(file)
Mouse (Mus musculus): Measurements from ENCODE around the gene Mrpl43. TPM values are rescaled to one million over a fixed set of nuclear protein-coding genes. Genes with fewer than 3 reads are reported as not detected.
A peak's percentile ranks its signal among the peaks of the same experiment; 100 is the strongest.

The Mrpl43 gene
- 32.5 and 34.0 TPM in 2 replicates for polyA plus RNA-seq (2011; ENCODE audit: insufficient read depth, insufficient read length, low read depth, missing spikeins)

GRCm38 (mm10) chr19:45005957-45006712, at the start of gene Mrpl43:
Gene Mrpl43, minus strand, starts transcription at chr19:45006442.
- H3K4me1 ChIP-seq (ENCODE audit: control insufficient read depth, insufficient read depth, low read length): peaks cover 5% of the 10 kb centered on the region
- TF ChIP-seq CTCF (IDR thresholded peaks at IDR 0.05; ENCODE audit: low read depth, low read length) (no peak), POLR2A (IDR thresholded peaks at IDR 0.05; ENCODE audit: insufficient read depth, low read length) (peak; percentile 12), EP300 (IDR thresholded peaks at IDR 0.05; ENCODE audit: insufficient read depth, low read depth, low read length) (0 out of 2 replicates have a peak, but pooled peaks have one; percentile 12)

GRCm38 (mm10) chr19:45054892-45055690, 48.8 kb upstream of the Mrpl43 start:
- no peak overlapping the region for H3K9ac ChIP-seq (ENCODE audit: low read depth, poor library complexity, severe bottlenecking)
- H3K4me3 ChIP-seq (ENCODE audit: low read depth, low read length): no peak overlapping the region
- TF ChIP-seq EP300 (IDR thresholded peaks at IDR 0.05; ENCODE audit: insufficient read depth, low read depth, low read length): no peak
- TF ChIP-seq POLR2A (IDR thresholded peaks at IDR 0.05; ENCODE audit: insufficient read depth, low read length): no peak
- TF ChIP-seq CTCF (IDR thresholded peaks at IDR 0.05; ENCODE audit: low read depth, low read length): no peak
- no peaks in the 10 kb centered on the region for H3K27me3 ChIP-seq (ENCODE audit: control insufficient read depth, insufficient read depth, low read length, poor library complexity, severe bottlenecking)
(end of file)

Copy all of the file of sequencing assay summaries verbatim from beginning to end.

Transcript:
Mouse (Mus musculus): Measurements from ENCODE around the gene Mrpl43. TPM values are rescaled to one million over a fixed set of nuclear protein-coding genes. Genes with fewer than 3 reads are reported as not detected.
A peak's percentile ranks its signal among the peaks of the same experiment; 100 is the strongest.

The Mrpl43 gene
- 32.5 and 34.0 TPM in 2 replicates for polyA plus RNA-seq (2011; ENCODE audit: insufficient read depth, insufficient read length, low read depth, missing spikeins)

GRCm38 (mm10) chr19:45005957-45006712, at the start of gene Mrpl43:
Gene Mrpl43, minus strand, starts transcription at chr19:45006442.
- H3K4me1 ChIP-seq (ENCODE audit: control insufficient read depth, insufficient read depth, low read length): peaks cover 5% of the 10 kb centered on the region
- TF ChIP-seq CTCF (IDR thresholded peaks at IDR 0.05; ENCODE audit: low read depth, low read length) (no peak), POLR2A (IDR thresholded peaks at IDR 0.05; ENCODE audit: insufficient read depth, low read length) (peak; percentile 12), EP300 (IDR thresholded peaks at IDR 0.05; ENCODE audit: insufficient read depth, low read depth, low read length) (0 out of 2 replicates have a peak, but pooled peaks have one; percentile 12)

GRCm38 (mm10) chr19:45054892-45055690, 48.8 kb upstream of the Mrpl43 start:
- no peak overlapping the region for H3K9ac ChIP-seq (ENCODE audit: low read depth, poor library complexity, severe bottlenecking)
- H3K4me3 ChIP-seq (ENCODE audit: low read depth, low read length): no peak overlapping the region
- TF ChIP-seq EP300 (IDR thresholded peaks at IDR 0.05; ENCODE audit: insufficient read depth, low read depth, low read length): no peak
- TF ChIP-seq POLR2A (IDR thresholded peaks at IDR 0.05; ENCODE audit: insufficient read depth, low read length): no peak
- TF ChIP-seq CTCF (IDR thresholded peaks at IDR 0.05; ENCODE audit: low read depth, low read length): no peak
- no peaks in the 10 kb centered on the region for H3K27me3 ChIP-seq (ENCODE audit: control insufficient read depth, insufficient read depth, low read length, poor library complexity, severe bottlenecking)